Although Democrats now control both houses of the New York state legislature, they are having difficulty coming to an agreement on criminal justice reforms. Some lawmakers want to end cash bail, but Republicans and some Democrats are urging a more cautious approach.

Law enforcement officials joined state Senate Republicans to discuss criminal justice reform Wednesday — something they believe Democrats are trying to enact too quickly and without enough input from experts.

"I am troubled that there are a number of proposals going forward that are being put forward without really any thought simply to score political victories," said Erie County State Sen. Pat Gallivan, a Republican.

Reforming the system has been a top priority for advocates and Democrats who waited years before they finally had a Democratic–controlled state Senate to work with.

There are three bills currently being considered:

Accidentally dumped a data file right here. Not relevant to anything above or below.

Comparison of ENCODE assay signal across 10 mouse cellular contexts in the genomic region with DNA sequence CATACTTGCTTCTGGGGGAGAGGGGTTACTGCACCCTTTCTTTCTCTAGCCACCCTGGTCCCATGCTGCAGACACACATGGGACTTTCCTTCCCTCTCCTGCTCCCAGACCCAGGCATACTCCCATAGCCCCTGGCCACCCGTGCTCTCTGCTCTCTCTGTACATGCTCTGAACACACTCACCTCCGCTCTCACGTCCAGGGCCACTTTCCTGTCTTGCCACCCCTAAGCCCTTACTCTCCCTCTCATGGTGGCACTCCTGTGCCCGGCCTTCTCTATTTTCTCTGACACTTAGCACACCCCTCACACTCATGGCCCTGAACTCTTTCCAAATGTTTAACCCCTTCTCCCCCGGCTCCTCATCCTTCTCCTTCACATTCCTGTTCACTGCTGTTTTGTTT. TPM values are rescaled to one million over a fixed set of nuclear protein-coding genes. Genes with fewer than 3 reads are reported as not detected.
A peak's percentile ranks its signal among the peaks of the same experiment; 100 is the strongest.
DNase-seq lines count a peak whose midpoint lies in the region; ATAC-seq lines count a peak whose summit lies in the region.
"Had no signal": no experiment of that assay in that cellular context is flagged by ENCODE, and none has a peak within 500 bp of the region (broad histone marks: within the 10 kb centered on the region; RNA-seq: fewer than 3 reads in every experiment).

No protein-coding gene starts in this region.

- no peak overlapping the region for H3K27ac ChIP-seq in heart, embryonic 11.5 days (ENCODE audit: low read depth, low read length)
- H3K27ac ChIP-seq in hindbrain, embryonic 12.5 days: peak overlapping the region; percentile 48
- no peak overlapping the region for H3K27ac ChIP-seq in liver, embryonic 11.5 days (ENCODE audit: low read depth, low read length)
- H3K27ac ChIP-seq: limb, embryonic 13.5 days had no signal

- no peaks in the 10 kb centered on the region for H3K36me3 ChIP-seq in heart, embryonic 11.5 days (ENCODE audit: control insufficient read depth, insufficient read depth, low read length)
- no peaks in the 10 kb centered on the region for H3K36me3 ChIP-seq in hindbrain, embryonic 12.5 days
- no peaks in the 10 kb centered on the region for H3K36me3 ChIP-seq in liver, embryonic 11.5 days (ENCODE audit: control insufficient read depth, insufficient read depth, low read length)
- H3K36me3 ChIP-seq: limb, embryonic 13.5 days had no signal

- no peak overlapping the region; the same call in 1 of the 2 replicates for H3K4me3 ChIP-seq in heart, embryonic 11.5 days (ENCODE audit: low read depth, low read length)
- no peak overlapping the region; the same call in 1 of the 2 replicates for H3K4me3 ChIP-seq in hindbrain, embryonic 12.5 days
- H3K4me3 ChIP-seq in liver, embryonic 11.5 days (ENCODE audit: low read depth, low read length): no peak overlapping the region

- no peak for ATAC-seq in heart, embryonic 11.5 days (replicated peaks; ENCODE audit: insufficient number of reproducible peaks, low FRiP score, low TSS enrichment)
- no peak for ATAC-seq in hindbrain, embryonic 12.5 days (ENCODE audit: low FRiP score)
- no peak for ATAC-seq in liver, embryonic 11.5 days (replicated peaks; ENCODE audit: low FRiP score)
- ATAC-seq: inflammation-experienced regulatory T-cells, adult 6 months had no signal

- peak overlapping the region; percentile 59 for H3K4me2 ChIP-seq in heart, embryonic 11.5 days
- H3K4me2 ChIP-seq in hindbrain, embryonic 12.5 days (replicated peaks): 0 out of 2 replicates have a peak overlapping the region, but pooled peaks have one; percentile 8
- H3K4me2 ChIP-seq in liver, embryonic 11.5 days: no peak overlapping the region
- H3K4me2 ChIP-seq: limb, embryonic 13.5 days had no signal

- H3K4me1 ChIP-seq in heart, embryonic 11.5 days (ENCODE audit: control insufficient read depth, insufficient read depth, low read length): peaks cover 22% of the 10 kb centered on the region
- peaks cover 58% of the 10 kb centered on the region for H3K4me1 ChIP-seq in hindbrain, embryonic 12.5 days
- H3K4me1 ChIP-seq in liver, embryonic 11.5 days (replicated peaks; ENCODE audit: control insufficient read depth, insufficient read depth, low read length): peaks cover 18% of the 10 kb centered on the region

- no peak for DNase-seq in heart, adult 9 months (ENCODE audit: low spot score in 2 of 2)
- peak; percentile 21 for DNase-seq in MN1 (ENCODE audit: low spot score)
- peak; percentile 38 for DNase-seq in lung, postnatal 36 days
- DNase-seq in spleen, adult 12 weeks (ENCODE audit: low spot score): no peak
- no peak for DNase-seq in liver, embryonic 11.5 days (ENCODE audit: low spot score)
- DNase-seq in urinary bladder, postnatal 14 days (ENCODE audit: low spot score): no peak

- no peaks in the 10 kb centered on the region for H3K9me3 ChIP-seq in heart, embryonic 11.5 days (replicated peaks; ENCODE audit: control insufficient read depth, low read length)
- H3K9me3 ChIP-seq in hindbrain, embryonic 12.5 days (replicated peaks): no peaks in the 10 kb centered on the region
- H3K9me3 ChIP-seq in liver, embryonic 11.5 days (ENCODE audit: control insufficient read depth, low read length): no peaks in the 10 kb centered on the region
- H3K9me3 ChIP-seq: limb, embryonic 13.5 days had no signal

• Ending cash bail
  • Ensuring the right to a speedy trial
  • Reforming what's known as the "Discovery Process" before trials

But these bills were supposed to pass last month.




"We have seen fearmongering opposition from the District Attorney's Association of New York, and from some individuals Das, who are peddling lies about some of the legislation, but in ways that, I think, has been intimidating to some of the legislators," said Katie Schaffer, the New York Statewide Organizer for advocacy group JustLeadershipUSA.

District attorneys deny they are standing in the way of reform. "District attorneys are not opposed to reform of the criminal justice system," said Schenectady County District Attorney Bob Carney, a Democrat.

Senate Majority Leader Andrea Stewart-Cousins downplayed the notion that there has been a significant delay.

"There isn't a hold up. We just want to make sure we do it right," the Democrat said to members of the media Wednesday. "These things have been wrong for a very, very long time."

Gov. Andrew Cuomo says criminal Justice reform must be part of the budget, which is due at the end of the month. State Assembly Speaker Carl Heastie, who previously said he will stake his speakership on getting criminal justice reform done, said he feels much less pressure to get it done quickly now that Democrats control the Senate. He's confident the will to get it done is there.